I walk up to the hotel lobby and ask the front desk clerk if she could tell me where the old downtown is, and she says, oh sorry, the old city was completely bombed in the war. It is gone, there is almost nothing left. I am continually reminded when I tour in Europe how unbelievably recent the Second World War actually was, and how much damage was actually done. My grandfather, a dutchman who lived through the war, never talked to me much about it, but there are definitely daily reminders everywhere you walk in Darmstadt. Yesterday 50 or so of us Knights flew out of NYC to do a European tour of Germany and Austria. Today is a rehearsal day for us, and then tomorrow is our first show. I believe the headline read "A Casual concert with the Knights" as I walked by the Darmstadtium yesterday, where we will be performing. I took the photo above of the hall, and you can see Darmstadt itself in the reflection of the building.
What I didn't find out until last night, walking around the city is that Schlossgrabenfest is also happening right now in Darmstadt, and approximately 300,000 people are here this weekend from all over Germany for a massive music festival right in the middle of town. Last night there were about 7 stages set up all over the city, with all kinds of music from german singer-songwriter stuff, german Rock and Roll, and even a stage just set up with a radio DJ playing the hits, with even a little music from a local Toronto guy, Drake. It's so fun to walk around a massive music festival in Europe, I find it so different from North America, first of all the whole festival was free, there was little to no police presence, and alcohol was unrestricted and openly allowed, well, everywhere. It's also fun to think about all these hundreds of thousands of people raging to all this incredibly loud hip-hop and rock music right outside of the concert hall where we will be rehearsing Shostakovich's 9th symphony today. Maybe it's just me thinking about that juxtaposition because I spend a lot of time in both worlds, touring with my band The Wooden Sky, and then playing so much classical music all over the world as well.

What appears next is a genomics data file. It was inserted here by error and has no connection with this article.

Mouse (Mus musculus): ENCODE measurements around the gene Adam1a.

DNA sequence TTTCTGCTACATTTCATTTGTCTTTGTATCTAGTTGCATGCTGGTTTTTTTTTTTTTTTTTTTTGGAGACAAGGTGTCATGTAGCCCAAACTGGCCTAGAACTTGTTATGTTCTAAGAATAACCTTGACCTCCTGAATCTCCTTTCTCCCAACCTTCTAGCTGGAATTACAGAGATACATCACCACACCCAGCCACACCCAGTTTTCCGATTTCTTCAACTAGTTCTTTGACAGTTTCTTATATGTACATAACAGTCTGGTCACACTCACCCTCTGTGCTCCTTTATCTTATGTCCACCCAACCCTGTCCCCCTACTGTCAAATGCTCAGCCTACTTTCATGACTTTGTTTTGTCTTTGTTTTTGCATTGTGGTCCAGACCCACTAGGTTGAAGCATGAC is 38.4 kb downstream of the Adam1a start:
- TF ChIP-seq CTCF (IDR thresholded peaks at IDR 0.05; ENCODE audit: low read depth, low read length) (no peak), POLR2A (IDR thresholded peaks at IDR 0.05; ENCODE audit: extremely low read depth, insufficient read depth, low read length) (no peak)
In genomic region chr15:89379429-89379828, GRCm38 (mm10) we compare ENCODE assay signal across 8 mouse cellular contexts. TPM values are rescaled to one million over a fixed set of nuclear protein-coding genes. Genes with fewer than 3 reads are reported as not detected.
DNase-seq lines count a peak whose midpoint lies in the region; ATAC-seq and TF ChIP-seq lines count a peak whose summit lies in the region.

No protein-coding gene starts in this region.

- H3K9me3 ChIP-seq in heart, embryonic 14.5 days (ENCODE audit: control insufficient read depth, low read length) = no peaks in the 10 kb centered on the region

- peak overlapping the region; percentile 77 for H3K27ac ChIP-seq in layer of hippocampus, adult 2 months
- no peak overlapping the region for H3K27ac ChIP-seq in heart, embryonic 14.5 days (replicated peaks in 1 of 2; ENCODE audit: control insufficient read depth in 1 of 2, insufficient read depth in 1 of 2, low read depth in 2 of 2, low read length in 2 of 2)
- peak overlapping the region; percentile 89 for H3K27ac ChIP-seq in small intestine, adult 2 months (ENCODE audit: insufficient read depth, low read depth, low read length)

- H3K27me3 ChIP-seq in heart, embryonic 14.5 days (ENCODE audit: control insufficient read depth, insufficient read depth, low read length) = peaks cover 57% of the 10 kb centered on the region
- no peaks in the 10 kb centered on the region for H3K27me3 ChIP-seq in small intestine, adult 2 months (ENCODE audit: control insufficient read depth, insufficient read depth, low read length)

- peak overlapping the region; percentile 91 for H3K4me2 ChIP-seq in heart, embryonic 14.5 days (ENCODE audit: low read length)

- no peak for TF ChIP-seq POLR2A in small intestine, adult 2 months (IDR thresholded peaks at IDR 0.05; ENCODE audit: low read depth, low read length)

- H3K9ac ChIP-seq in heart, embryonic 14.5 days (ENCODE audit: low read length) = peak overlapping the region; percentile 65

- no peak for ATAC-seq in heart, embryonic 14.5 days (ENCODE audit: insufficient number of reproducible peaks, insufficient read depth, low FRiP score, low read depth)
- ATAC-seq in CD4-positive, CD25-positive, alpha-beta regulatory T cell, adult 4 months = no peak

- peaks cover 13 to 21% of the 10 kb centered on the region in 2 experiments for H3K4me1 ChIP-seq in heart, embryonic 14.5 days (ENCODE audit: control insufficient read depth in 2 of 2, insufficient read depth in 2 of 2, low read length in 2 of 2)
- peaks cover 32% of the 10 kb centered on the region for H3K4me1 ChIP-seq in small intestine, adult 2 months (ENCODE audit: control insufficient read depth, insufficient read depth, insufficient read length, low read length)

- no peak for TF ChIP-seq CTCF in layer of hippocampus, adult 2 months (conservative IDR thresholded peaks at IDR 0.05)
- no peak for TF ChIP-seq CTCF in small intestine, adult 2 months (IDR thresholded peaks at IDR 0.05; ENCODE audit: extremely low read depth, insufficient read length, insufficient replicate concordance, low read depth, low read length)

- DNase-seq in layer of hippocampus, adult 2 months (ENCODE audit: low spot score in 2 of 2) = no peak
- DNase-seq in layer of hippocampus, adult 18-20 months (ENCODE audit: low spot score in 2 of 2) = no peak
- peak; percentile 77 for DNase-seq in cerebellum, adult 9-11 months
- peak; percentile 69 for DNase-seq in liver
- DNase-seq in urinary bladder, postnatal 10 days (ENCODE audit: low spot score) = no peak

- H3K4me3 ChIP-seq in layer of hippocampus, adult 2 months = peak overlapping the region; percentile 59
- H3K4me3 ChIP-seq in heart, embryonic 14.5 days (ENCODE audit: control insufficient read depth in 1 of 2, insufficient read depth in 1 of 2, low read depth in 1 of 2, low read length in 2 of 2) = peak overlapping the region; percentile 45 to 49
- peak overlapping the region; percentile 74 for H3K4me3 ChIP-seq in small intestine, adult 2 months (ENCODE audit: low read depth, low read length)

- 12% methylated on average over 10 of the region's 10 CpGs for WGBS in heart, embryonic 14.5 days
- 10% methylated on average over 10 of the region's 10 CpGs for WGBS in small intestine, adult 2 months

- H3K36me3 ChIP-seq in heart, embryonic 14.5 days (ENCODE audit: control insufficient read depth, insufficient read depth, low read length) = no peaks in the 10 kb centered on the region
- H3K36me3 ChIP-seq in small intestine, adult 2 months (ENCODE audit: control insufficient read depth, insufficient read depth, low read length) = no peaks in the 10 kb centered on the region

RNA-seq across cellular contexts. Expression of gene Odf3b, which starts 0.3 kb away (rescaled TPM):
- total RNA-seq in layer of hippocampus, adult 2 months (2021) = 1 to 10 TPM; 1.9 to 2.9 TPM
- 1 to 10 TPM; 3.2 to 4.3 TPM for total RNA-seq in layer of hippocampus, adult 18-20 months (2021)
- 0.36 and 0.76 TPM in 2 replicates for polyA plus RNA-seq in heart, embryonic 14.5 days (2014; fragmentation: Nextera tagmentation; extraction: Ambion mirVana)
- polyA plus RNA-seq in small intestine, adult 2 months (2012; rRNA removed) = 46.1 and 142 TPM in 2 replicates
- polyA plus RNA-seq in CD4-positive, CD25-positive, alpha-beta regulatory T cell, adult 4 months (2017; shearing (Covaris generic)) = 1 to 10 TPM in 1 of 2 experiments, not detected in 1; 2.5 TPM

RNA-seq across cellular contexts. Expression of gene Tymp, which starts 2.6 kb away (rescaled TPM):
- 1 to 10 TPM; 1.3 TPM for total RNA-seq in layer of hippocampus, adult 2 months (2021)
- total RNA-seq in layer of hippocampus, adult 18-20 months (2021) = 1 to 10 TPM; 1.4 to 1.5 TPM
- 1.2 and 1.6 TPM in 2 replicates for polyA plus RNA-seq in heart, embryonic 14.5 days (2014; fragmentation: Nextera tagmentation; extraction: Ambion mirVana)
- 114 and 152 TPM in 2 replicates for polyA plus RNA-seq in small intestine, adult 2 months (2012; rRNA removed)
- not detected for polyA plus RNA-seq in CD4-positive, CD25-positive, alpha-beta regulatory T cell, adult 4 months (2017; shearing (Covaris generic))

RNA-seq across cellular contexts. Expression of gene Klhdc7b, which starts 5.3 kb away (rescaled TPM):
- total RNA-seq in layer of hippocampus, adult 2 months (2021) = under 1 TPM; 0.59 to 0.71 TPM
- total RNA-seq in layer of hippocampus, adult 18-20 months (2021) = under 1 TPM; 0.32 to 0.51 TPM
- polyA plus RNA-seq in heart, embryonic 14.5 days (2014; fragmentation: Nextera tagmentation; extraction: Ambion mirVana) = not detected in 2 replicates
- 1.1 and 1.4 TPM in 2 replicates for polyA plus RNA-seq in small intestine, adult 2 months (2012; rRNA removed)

Some of us stayed up late talking about Shostakovich last night, and what he was thinking about when he wrote this particular symphony, and where the world was at, and what was happening. It's interesting being in Germany, performing this piece. It was composed in 1945, and premiered in Leningrad on November 3rd 1945. Originally it was supposed to be a celebration of the Russian victory over Nazi Germany, however shortly after Shostakovich started writing the work, he stopped, took a few months off, and started writing this particular symphony in a completely different character, far different then what he was originally intending and what people were expecting. I'm so excited to perform it here in Germany. The lightness, the classical aspect, the folk-like quality.
If you're in Darmstadt, you can find more info about our concert tomorrow here.
on tour. kickin it. playin.